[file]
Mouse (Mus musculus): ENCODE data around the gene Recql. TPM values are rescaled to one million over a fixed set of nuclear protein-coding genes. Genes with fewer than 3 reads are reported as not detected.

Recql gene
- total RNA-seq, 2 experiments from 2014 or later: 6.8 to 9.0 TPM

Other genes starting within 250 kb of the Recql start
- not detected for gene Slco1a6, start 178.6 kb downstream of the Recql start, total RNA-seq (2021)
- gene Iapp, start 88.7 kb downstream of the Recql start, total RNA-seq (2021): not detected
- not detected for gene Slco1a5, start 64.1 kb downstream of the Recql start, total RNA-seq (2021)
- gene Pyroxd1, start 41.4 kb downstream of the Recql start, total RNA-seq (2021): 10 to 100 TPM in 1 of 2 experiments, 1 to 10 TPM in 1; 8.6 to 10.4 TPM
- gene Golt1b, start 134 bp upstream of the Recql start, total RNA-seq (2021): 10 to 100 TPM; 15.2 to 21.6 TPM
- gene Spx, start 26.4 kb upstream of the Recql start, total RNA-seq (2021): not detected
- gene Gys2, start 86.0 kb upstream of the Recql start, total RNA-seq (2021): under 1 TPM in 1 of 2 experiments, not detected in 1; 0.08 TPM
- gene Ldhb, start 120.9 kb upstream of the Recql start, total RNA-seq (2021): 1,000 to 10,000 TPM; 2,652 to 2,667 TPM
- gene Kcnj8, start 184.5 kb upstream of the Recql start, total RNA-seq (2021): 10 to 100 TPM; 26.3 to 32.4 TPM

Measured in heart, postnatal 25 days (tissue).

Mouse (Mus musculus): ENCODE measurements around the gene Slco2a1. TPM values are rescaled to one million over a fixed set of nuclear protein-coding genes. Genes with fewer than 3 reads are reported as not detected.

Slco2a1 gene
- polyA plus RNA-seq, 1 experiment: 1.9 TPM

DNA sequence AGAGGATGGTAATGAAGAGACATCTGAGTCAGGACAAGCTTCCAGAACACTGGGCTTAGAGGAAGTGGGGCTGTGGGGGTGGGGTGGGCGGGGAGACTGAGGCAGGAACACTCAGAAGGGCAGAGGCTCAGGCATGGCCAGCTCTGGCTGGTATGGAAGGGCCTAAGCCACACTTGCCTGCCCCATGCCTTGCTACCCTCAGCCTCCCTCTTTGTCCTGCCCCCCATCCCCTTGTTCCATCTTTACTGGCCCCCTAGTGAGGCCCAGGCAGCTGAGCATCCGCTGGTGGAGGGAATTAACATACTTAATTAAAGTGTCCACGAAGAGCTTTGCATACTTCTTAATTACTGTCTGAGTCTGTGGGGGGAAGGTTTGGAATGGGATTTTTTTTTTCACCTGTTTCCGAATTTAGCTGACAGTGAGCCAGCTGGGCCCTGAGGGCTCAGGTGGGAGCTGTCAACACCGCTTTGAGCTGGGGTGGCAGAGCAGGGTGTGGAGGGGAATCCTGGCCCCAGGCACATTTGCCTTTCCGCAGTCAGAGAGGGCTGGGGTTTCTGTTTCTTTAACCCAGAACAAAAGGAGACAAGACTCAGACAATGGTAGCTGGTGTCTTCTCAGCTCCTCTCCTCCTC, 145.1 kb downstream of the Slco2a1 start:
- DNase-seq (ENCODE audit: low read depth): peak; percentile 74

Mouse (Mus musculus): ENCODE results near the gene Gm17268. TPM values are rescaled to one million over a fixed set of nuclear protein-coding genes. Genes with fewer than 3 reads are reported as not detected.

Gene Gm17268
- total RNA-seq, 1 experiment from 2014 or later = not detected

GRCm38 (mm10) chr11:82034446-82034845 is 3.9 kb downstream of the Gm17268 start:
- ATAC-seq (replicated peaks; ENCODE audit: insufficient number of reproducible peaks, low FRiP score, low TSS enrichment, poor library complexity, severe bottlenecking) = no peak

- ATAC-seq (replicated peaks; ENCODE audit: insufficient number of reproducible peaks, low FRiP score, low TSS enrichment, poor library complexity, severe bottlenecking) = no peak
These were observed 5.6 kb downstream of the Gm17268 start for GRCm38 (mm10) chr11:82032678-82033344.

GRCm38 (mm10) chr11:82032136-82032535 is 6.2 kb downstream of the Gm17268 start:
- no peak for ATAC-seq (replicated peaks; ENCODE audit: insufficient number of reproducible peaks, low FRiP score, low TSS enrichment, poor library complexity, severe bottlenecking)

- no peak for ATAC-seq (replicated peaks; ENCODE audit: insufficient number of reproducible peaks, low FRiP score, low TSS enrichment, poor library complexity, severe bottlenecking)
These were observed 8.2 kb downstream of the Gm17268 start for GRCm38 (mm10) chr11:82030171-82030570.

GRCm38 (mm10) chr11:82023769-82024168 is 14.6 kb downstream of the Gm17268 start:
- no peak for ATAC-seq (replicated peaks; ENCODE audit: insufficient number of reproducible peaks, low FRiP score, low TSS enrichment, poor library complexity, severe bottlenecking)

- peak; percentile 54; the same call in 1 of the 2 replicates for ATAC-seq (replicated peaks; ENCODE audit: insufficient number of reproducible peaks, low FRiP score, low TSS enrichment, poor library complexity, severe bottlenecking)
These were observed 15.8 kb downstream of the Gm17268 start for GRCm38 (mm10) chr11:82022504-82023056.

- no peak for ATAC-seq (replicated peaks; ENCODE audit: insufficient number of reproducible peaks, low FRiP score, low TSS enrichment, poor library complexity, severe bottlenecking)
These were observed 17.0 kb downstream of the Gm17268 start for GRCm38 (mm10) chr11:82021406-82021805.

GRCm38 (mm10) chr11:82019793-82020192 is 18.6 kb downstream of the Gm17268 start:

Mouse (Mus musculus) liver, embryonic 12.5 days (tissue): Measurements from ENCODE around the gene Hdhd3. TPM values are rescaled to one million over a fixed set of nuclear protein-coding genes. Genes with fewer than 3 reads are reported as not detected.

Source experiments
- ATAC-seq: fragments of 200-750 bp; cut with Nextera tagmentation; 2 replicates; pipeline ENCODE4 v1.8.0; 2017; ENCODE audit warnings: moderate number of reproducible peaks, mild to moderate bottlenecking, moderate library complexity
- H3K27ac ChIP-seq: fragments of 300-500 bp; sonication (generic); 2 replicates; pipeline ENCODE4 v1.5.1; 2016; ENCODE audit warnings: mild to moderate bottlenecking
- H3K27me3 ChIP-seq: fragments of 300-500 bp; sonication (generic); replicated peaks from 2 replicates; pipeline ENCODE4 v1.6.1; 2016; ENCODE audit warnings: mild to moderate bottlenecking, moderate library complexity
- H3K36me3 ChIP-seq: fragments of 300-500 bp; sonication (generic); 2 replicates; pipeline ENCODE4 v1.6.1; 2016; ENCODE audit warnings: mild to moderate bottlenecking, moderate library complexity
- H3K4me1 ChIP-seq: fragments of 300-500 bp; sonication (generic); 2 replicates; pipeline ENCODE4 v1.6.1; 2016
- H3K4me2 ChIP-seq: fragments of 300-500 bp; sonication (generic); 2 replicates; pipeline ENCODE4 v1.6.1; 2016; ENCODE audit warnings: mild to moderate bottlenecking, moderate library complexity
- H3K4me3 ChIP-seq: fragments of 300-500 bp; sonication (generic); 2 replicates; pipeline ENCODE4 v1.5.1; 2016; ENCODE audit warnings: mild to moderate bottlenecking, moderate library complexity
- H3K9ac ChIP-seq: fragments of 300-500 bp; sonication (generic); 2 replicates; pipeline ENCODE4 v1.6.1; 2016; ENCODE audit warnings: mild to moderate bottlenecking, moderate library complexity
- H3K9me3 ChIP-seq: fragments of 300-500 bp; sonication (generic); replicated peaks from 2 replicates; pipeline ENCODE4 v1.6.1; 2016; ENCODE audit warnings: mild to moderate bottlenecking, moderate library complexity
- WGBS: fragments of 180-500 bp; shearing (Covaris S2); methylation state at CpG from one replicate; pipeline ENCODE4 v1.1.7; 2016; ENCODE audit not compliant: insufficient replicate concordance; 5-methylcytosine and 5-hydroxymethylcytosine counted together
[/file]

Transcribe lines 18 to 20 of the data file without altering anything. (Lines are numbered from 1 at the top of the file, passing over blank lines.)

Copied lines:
DNA sequence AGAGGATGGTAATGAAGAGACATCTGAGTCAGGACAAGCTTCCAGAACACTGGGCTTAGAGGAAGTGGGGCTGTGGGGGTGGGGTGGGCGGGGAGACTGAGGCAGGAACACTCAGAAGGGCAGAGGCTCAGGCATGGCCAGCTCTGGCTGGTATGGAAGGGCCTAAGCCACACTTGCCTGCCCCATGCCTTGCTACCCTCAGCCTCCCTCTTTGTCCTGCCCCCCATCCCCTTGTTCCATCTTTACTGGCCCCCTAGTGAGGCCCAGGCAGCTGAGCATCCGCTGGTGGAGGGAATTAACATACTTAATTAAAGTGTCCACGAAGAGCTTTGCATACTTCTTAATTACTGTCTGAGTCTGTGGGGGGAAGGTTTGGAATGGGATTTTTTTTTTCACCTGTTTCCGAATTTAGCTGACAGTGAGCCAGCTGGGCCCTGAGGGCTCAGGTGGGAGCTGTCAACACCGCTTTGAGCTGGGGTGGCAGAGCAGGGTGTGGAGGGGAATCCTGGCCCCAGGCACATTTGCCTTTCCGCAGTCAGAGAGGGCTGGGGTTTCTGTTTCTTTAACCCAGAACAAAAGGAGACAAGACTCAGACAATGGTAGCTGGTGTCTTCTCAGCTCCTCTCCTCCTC, 145.1 kb downstream of the Slco2a1 start:
- DNase-seq (ENCODE audit: low read depth): peak; percentile 74

Mouse (Mus musculus): ENCODE results near the gene Gm17268. TPM values are rescaled to one million over a fixed set of nuclear protein-coding genes. Genes with fewer than 3 reads are reported as not detected.